Results and Discussion

Arrows point towards cells highly infected by Lawsonia intracellularis.
Credit: Veterinary Mivrobiology

All cell lines tested were susceptible to L. intracellularis infection with typical intracellular bacterial growth of about 30–100 per cell in the cytoplasm of infected cells. 

There was no statistical difference in cellular proliferation within or among groups at 0 and 1 dpi. Additionally, no increased proliferation in any cell line infected by L. intracellularis was noted, regardless of the bacterial passage status.

To verify whether cells infected by L. intracellularis would proliferate and migrate faster than non-infected cells through a scratched monolayer, a wound closure assay was executed. There were no differences among treatment groups for wound closure at any time point (0 to 24h and 24h to 48h)

It is suggested that L. intracellularis preferentially infects actively proliferating cells in intestinal crypts. By looking at both Lawsonia and Ki-67 markers, it was noted that in the majority of treatment groups and with the exception of the IPEC-J2 cell line, the proportion of cells that were double positive (L. intracellularis was co-localized with Ki-67) was higher than cells that were L. intracellularisinfected, but negative for Ki-67.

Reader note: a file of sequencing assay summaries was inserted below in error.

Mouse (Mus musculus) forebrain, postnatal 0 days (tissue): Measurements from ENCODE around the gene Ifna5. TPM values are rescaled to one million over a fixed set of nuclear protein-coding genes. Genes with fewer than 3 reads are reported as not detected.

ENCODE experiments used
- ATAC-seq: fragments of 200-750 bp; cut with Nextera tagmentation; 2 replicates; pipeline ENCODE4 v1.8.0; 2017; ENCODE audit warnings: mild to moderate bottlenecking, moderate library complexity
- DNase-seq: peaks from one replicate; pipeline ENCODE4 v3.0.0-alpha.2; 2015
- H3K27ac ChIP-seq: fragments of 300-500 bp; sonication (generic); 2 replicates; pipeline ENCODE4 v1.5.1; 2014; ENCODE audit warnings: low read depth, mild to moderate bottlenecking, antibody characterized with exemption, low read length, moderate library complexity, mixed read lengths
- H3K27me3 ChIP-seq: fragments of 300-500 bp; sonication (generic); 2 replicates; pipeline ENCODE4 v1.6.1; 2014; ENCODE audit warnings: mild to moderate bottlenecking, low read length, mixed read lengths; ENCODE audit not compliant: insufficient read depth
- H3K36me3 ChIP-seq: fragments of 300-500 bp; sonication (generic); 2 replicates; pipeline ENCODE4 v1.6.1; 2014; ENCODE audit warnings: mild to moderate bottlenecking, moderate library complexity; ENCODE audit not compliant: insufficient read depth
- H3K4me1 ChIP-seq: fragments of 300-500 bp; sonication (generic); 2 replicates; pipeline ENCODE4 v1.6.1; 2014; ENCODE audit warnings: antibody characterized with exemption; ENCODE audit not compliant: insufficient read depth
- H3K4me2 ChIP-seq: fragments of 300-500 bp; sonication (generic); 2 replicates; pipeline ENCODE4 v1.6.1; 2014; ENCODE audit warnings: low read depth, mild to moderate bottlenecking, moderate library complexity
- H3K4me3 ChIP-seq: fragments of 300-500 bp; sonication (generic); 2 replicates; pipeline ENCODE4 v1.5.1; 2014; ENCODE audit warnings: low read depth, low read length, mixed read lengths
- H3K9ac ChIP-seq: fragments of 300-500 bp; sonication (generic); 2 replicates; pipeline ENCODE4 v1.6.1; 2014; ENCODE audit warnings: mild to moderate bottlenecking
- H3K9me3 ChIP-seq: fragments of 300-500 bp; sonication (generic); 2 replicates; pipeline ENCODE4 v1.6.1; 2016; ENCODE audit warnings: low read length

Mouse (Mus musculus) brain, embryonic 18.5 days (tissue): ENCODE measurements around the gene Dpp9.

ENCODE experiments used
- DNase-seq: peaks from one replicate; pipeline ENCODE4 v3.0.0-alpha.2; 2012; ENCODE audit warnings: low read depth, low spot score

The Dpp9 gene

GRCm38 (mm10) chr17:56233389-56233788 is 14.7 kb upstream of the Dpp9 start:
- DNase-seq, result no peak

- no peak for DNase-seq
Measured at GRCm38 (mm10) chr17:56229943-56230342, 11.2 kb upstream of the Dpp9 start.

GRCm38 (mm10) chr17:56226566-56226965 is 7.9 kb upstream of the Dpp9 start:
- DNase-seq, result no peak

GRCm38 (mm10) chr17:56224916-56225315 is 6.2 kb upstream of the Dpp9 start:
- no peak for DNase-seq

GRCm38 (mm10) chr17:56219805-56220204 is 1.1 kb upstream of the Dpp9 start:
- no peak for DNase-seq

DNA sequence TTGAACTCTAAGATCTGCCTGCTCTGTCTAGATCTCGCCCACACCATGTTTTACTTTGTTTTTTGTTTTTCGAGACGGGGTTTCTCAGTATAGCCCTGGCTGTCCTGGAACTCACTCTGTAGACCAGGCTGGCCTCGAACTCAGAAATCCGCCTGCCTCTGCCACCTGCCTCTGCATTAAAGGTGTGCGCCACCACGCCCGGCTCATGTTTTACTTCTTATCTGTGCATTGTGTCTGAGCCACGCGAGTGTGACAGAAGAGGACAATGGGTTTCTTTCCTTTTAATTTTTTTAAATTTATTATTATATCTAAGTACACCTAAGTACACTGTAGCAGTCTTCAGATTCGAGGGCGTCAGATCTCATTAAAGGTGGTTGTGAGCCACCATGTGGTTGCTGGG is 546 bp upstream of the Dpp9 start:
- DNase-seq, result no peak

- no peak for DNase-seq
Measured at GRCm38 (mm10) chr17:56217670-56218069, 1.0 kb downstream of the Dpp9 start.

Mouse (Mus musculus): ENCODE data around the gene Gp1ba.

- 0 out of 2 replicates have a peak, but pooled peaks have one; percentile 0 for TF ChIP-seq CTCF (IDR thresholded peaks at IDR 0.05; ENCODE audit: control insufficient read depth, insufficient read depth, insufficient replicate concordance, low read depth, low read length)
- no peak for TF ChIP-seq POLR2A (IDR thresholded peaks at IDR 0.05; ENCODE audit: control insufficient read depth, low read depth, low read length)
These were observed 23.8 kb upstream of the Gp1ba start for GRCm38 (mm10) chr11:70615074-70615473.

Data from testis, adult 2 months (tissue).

Taken together, these findings have decisively shown that two-dimensional intestinal epithelial in vitro cultures do not reproduce the characteristic proliferative effect of L. intracellularis infection in vivo.

Access to the entire paper


Lawsonia intracellularis is an obligate intracellular bacterium that causes proliferative enteropathy in various animal species. While cellular proliferation of intestinal cells is recognized as the hallmark of L. intracellularis infection in vivo, it has not been demonstrated in in vitromodels. In order to assay the effect of L. intracellularis, various cell lines were infected with pathogenic and non-pathogenic passages of the bacterium. Because of the high proliferative rate of these cell lines, serum deprivation, which is known to reduce proliferation, was applied to each of the cell lines to allow the observation of proliferation induced by L. intracellularis. Using antibodies for Ki-67 and L. intracellularis in dual immunofluorescence staining, we observed that L. intracellularis was more frequently observed in proliferating cells. Based on wound closure assays and on the amount of eukaryotic DNA content measured over time, we found no indication that cell lines infected with L. intracellularis increased proliferation and migration when compared to non-infected cells (p > 0.05). Cell arrest due to decreased serum in the culture media was cell-line dependent. Taken together, our findings provide data to support and expand previous subjective observations of the absence of in vitro proliferation caused by L. intracellularis in cell cultures and confirm that cell lines infected by L. intracellularis fail to serve as adequate models for understanding the cellular changes observed in proliferative enteropathy-affected intestines.